Fewer elk killed near St. Joe

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Fewer elk were harvested by hunters along the St. Joe than in the past, while hunters in the Coeur d’Alene River area harvested about the same number of elk they had in the past based on early data from the Panhandle general elk season, which closed this week. Courtesy photo

By RALPH BARTHOLDT

Staff Writer

The number of elk killed along the Coeur d’Alene River during the Panhandle general rifle season was about the same as in previous years, but a lot fewer elk were harvested along the St. Joe.

Early data from two check stations report 30 elk checked at the Enaville station this year compared to 32 last year, and 19 whitetail deer checked this year compared to 21 last year.

That’s not surprising, said Wayne Wakkinen, the Panhandle’s regional game manager, because hunting Unit 4, where most of the animals checked at Enaville are harvested, has pretty consistent returns.

What has Wakkinen scratching his head is the number of elk checked at the St. Maries station, an area of often robust returns.

The St. Maries station, which sees hunters pass through from the units 6, 7 and 9 had 50 elk checked last year compared to 26 this year. Last year, 22 mule deer were checked compared to two this year.

The stations were open for two weekends in both 2016 and this year, said Wakkinen who is perplexed by this year’s low, St. Maries’ numbers.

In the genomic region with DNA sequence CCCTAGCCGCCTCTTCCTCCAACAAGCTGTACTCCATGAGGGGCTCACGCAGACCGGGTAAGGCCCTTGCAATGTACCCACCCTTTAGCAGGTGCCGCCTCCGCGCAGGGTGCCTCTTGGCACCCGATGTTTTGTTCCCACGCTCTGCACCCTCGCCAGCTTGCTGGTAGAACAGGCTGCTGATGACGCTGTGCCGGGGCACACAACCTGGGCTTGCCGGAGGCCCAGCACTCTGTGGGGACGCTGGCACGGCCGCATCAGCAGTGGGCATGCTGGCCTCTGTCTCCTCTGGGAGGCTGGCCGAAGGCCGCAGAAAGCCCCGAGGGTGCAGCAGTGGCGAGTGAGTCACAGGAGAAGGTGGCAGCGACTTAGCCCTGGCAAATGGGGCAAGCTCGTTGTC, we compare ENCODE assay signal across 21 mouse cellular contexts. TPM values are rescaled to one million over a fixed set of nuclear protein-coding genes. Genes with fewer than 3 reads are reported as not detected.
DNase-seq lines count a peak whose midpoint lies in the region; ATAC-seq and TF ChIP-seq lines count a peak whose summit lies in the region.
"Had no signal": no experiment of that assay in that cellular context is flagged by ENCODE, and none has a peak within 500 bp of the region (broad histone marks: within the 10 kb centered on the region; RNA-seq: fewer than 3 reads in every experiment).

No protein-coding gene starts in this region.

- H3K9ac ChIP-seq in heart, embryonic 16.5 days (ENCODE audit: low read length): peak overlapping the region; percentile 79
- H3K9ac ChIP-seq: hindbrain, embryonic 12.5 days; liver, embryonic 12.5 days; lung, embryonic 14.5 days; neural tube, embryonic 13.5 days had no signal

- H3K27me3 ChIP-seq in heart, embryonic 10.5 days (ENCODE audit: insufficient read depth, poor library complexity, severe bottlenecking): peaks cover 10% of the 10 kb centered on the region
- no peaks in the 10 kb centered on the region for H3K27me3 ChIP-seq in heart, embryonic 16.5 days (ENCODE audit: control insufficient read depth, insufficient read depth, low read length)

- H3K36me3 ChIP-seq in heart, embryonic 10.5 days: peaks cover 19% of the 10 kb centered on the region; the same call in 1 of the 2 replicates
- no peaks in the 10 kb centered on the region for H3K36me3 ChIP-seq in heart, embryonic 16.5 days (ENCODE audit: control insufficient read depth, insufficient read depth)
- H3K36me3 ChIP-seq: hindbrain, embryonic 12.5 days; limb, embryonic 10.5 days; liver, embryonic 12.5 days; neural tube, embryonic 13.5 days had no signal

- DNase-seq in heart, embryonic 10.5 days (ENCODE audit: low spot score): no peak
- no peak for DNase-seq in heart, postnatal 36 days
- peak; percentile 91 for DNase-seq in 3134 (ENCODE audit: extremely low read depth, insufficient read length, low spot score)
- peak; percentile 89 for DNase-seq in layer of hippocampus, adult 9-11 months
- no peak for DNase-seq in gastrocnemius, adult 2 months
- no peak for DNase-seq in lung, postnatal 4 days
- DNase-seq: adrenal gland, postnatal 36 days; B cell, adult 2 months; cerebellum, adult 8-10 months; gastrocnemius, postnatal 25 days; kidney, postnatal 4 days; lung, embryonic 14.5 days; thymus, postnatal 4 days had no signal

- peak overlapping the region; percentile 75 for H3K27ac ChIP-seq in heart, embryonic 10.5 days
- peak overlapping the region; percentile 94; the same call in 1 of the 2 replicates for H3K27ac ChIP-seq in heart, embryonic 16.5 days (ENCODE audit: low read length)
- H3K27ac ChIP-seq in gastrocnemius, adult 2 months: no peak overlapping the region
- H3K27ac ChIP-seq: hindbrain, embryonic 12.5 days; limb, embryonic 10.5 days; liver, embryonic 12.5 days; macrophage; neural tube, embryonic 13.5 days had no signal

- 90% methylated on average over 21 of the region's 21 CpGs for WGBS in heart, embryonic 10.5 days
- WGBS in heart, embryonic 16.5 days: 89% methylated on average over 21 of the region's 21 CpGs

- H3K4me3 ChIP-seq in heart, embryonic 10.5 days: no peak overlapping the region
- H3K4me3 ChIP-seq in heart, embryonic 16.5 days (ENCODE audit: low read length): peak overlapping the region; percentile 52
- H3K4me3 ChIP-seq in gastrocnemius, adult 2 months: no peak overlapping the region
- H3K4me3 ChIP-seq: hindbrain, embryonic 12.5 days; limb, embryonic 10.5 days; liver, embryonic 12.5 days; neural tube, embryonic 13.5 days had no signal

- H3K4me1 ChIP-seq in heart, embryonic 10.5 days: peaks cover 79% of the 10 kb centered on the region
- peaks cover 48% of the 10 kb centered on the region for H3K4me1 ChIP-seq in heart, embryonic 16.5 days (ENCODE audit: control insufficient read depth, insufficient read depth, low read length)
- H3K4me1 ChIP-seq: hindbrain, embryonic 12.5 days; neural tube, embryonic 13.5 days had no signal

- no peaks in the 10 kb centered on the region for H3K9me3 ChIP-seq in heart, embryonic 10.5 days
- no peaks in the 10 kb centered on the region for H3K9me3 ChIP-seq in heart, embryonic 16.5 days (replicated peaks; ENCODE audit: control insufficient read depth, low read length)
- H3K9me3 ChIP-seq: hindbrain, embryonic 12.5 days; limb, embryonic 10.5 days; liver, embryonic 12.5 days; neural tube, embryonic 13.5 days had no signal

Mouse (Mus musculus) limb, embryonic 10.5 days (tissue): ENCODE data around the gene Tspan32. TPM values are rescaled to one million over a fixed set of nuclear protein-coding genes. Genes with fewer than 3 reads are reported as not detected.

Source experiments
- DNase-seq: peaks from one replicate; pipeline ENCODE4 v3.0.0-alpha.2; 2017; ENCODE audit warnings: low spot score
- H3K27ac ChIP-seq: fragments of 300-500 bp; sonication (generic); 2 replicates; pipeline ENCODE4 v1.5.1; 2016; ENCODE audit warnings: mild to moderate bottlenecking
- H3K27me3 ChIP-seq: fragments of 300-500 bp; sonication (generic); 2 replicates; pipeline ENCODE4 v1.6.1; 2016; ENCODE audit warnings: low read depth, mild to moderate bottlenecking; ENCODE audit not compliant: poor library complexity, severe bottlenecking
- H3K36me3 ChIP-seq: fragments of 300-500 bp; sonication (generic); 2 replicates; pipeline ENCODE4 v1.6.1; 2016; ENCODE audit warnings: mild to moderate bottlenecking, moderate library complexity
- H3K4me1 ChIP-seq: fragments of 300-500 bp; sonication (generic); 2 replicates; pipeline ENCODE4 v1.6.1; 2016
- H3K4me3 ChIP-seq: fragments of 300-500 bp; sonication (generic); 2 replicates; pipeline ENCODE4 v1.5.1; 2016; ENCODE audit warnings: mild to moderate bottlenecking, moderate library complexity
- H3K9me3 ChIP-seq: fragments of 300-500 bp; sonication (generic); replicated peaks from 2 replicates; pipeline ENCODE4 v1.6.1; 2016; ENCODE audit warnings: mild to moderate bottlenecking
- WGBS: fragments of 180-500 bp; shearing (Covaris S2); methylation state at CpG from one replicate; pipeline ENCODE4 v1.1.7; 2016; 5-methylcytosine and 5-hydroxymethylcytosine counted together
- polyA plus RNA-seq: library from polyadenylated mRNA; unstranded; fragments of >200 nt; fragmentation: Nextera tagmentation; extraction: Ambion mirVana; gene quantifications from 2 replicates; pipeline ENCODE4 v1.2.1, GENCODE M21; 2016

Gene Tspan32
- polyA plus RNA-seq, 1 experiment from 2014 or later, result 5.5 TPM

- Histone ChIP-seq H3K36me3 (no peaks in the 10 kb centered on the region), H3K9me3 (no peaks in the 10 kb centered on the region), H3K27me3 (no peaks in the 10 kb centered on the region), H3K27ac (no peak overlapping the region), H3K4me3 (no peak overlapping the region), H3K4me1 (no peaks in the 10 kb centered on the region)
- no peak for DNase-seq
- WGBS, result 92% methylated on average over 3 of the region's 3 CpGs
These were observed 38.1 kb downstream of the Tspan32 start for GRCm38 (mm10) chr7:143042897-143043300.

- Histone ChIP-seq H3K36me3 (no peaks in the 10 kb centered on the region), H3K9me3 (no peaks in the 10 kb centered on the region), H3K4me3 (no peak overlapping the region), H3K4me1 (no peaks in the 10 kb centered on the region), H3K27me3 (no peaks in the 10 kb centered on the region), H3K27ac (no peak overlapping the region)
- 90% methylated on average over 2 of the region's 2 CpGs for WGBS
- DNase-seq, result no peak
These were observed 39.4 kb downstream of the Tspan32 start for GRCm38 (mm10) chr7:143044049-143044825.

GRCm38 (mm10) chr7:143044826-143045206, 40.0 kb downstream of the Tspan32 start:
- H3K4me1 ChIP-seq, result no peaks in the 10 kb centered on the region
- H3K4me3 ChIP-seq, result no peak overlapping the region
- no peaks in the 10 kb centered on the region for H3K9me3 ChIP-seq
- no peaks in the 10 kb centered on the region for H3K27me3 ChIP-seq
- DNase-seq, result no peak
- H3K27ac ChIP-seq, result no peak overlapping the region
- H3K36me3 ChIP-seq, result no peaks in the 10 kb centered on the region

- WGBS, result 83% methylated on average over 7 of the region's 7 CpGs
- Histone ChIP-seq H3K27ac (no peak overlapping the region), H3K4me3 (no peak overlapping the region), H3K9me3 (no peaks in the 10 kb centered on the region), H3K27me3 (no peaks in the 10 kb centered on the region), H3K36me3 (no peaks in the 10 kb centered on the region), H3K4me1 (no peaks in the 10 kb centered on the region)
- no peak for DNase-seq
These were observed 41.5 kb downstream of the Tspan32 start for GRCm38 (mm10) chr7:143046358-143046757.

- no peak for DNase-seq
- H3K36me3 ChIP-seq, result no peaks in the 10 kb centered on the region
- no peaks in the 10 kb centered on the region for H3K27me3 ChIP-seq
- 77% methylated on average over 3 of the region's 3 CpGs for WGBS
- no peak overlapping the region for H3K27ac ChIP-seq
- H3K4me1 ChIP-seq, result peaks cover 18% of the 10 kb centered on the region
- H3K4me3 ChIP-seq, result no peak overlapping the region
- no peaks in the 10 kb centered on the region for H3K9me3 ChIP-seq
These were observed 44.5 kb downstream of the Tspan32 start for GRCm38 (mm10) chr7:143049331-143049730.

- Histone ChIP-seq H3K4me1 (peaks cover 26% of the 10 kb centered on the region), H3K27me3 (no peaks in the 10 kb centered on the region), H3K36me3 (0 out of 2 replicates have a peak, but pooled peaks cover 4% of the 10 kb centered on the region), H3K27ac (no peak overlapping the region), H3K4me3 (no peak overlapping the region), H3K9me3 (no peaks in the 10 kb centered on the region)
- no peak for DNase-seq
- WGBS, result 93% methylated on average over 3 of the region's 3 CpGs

“It was disappointing,” he said. “I can’t really explain it.”

Early snow this year during the first part of the season may have impacted hunters in the St. Joe area, and rain and gusty winds last weekend may have made conditions spotty.

“There were some nice days in there,” he said. “We had kind of a goofy weather pattern.”

The weather may have discouraged people from hunting hard, he said, but that’s often not the case. This year’s three-day cow elk season — one of the most popular regional hunts — didn’t seem to push up participation numbers.

Hunters who have an A-tag, usually called a bow tag, can return to the woods this week to hunt elk with rifles until Oct. 29.

Wakkinen said he’s curious to see how A and B-tag harvest rates stack up once the final elk harvest is tallied after the close of the general season this month.

“The B-tag folks seem to have gotten the bad end of the weather this year,” he said.

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